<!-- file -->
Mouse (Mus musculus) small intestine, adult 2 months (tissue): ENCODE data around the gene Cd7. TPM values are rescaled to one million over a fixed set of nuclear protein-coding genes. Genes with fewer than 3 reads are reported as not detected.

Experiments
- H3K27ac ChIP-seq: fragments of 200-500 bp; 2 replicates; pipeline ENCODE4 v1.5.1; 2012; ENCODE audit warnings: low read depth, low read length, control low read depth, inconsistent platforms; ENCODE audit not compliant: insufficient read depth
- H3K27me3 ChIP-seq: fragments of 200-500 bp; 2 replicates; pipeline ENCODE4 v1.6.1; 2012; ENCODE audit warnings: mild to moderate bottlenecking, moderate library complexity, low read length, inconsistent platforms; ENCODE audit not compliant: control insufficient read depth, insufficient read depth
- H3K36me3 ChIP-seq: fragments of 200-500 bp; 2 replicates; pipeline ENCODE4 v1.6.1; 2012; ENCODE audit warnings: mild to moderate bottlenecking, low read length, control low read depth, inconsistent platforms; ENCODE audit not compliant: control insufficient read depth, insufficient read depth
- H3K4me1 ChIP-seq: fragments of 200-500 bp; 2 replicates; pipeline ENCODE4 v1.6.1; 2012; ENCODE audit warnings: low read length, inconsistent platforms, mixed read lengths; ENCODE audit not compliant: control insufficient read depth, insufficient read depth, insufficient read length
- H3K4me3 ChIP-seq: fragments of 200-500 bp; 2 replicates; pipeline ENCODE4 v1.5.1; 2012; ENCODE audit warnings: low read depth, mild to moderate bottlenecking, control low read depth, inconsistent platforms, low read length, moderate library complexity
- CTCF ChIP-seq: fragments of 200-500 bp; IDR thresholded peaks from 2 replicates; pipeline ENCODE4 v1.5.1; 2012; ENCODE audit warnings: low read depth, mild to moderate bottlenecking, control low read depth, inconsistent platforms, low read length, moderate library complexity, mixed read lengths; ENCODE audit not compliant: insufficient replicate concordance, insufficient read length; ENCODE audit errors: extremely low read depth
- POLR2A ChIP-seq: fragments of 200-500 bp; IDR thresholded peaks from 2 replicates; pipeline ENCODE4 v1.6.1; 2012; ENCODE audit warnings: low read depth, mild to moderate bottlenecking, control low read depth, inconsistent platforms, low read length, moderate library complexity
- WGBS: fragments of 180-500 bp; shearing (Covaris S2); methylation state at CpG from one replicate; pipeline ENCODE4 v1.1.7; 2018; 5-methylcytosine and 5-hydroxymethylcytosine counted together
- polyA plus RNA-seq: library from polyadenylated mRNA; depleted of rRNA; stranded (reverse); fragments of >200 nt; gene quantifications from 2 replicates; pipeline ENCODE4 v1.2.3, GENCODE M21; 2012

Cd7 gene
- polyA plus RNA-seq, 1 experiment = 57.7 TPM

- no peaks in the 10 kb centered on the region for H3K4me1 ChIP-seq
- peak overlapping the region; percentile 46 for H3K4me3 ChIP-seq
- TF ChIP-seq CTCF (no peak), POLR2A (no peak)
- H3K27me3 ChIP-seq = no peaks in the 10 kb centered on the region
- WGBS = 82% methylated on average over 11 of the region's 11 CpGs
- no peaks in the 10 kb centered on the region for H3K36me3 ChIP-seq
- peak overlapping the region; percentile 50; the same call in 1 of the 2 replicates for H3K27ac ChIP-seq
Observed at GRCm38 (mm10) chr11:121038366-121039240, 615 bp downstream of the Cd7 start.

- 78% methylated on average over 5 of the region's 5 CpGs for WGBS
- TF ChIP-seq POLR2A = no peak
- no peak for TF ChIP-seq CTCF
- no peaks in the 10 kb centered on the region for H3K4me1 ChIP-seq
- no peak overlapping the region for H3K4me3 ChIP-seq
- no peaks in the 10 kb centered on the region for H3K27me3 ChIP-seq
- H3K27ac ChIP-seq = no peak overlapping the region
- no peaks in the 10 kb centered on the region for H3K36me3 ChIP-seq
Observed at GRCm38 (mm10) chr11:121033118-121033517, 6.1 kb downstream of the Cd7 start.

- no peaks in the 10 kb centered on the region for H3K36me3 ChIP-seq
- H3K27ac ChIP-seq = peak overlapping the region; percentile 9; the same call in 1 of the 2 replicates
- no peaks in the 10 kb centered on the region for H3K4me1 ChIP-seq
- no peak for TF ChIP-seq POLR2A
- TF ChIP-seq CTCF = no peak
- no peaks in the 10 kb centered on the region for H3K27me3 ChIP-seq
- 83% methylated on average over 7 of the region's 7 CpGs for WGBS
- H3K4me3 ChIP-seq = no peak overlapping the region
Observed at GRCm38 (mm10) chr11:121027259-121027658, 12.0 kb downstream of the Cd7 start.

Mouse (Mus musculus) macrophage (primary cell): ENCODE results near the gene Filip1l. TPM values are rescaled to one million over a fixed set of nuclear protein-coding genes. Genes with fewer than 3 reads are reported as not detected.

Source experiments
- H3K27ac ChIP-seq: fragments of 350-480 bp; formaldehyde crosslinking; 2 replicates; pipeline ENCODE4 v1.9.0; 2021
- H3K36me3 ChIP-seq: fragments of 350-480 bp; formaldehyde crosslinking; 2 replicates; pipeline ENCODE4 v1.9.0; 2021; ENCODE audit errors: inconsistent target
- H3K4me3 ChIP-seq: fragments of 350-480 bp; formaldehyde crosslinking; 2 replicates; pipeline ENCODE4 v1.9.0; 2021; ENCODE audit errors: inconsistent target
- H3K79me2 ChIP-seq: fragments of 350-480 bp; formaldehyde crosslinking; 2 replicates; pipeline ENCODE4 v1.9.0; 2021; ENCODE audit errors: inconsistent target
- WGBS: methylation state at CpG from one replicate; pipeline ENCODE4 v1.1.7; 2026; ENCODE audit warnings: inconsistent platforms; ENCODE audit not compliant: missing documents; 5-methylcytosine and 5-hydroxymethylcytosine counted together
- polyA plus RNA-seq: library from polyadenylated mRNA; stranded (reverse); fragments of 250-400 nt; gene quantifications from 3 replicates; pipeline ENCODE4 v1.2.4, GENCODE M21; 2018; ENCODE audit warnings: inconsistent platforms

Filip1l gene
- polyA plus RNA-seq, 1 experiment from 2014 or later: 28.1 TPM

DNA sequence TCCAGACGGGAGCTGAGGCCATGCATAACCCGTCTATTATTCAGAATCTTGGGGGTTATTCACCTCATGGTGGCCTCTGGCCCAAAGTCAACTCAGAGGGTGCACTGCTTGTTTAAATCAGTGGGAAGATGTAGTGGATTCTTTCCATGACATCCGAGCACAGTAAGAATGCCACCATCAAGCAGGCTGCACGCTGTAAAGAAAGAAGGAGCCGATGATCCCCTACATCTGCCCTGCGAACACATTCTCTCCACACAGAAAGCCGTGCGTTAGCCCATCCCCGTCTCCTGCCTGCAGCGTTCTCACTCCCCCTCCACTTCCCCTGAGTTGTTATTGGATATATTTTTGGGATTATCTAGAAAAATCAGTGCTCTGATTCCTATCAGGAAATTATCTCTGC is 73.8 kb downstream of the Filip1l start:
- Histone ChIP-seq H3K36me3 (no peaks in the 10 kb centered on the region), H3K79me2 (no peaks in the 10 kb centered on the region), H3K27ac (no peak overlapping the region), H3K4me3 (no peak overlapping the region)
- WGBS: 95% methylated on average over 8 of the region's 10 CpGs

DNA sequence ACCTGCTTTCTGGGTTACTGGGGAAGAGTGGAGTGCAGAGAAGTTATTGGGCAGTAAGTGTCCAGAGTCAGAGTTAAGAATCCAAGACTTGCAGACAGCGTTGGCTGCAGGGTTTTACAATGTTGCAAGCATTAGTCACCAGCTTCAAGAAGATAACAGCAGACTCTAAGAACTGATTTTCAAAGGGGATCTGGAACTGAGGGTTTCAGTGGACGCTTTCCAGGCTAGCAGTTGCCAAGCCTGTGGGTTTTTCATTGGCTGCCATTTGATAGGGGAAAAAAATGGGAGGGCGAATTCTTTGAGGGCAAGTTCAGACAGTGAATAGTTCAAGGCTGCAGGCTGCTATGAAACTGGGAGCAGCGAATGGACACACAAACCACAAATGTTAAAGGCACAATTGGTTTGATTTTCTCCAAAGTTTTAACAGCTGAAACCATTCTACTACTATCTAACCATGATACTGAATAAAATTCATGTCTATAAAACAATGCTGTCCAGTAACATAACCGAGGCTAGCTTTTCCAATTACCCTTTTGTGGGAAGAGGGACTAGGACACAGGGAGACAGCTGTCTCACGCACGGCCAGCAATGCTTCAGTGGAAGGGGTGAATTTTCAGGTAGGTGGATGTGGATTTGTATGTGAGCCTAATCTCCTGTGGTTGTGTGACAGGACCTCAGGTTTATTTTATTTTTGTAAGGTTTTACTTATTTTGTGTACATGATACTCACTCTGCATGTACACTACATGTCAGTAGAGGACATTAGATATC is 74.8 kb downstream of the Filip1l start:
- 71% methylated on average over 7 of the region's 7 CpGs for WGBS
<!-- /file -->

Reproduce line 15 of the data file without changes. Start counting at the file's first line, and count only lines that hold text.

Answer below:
- peak overlapping the region; percentile 46 for H3K4me3 ChIP-seq